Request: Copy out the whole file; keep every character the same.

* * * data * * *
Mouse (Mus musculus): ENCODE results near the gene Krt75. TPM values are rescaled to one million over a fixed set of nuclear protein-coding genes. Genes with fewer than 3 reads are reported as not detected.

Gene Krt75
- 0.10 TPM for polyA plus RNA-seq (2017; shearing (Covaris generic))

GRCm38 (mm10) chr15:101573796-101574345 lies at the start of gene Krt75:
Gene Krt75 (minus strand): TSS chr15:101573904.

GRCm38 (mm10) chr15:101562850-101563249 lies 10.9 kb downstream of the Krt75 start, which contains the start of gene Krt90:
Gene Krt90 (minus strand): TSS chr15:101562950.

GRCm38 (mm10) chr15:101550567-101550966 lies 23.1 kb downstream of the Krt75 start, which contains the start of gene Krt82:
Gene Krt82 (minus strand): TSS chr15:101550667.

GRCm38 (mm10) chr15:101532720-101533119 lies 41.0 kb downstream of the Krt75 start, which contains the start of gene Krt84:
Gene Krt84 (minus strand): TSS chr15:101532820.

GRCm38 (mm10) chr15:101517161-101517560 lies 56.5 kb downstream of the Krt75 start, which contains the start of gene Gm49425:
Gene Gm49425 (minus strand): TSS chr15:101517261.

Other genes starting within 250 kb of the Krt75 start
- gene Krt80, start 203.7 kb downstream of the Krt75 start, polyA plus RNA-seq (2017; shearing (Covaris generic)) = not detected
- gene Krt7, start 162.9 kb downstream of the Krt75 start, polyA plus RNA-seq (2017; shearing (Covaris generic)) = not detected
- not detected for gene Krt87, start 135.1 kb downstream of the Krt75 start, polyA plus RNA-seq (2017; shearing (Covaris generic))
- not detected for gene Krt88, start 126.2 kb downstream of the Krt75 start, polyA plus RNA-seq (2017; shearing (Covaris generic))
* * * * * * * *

Mouse (Mus musculus): ENCODE results near the gene Krt75. TPM values are rescaled to one million over a fixed set of nuclear protein-coding genes. Genes with fewer than 3 reads are reported as not detected.

Gene Krt75
- 0.10 TPM for polyA plus RNA-seq (2017; shearing (Covaris generic))

GRCm38 (mm10) chr15:101573796-101574345 lies at the start of gene Krt75:
Gene Krt75 (minus strand): TSS chr15:101573904.

GRCm38 (mm10) chr15:101562850-101563249 lies 10.9 kb downstream of the Krt75 start, which contains the start of gene Krt90:
Gene Krt90 (minus strand): TSS chr15:101562950.

GRCm38 (mm10) chr15:101550567-101550966 lies 23.1 kb downstream of the Krt75 start, which contains the start of gene Krt82:
Gene Krt82 (minus strand): TSS chr15:101550667.

GRCm38 (mm10) chr15:101532720-101533119 lies 41.0 kb downstream of the Krt75 start, which contains the start of gene Krt84:
Gene Krt84 (minus strand): TSS chr15:101532820.

GRCm38 (mm10) chr15:101517161-101517560 lies 56.5 kb downstream of the Krt75 start, which contains the start of gene Gm49425:
Gene Gm49425 (minus strand): TSS chr15:101517261.

Other genes starting within 250 kb of the Krt75 start
- gene Krt80, start 203.7 kb downstream of the Krt75 start, polyA plus RNA-seq (2017; shearing (Covaris generic)) = not detected
- gene Krt7, start 162.9 kb downstream of the Krt75 start, polyA plus RNA-seq (2017; shearing (Covaris generic)) = not detected
- not detected for gene Krt87, start 135.1 kb downstream of the Krt75 start, polyA plus RNA-seq (2017; shearing (Covaris generic))
- not detected for gene Krt88, start 126.2 kb downstream of the Krt75 start, polyA plus RNA-seq (2017; shearing (Covaris generic))